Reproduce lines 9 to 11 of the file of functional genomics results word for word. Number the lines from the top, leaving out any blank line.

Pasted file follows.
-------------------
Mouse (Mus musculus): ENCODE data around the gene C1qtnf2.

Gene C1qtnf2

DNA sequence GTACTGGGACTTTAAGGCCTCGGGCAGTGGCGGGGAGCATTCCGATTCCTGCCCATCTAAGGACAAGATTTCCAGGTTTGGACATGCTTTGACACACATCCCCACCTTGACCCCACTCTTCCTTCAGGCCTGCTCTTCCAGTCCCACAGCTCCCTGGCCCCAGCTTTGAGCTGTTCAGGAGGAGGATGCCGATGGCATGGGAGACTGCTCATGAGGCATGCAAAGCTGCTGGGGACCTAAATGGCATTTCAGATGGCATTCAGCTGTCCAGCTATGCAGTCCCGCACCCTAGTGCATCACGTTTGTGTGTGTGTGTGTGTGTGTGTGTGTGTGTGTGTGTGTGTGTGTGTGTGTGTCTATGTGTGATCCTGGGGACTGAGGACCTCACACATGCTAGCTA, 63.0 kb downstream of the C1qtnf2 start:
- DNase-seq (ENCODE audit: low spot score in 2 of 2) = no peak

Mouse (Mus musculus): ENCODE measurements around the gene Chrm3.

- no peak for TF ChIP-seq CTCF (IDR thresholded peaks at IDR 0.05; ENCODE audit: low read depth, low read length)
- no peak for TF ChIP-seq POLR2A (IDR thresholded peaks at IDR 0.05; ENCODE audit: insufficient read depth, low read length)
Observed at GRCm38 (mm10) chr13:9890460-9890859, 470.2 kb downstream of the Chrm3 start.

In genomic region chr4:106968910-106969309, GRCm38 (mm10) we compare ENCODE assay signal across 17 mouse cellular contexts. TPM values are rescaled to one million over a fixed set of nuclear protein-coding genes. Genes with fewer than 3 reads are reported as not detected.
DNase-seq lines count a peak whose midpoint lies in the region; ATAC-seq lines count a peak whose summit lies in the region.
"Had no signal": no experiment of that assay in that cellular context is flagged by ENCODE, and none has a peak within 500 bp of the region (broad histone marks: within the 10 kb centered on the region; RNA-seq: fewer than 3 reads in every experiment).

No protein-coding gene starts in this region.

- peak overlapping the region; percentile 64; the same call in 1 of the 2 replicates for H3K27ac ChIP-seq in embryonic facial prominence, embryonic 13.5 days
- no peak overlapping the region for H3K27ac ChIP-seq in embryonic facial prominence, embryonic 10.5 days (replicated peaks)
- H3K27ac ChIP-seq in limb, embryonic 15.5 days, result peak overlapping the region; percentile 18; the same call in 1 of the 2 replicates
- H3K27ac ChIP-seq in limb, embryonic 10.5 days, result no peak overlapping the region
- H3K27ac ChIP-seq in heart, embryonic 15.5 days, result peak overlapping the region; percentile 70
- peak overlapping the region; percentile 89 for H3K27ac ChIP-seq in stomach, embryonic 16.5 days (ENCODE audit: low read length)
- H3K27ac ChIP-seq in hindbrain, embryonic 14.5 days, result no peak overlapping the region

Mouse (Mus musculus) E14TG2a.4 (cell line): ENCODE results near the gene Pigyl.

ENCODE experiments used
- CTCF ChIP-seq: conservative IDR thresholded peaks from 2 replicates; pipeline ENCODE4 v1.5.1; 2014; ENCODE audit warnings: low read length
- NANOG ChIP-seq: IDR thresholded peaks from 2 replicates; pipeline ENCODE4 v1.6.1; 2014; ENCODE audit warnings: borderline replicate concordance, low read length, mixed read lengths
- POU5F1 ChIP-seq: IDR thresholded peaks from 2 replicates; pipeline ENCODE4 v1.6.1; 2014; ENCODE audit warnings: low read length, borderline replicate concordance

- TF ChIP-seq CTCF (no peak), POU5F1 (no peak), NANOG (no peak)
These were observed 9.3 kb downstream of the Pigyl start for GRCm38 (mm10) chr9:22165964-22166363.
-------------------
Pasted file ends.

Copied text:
In genomic region chr4:106968910-106969309, GRCm38 (mm10) we compare ENCODE assay signal across 17 mouse cellular contexts. TPM values are rescaled to one million over a fixed set of nuclear protein-coding genes. Genes with fewer than 3 reads are reported as not detected.
DNase-seq lines count a peak whose midpoint lies in the region; ATAC-seq lines count a peak whose summit lies in the region.
"Had no signal": no experiment of that assay in that cellular context is flagged by ENCODE, and none has a peak within 500 bp of the region (broad histone marks: within the 10 kb centered on the region; RNA-seq: fewer than 3 reads in every experiment).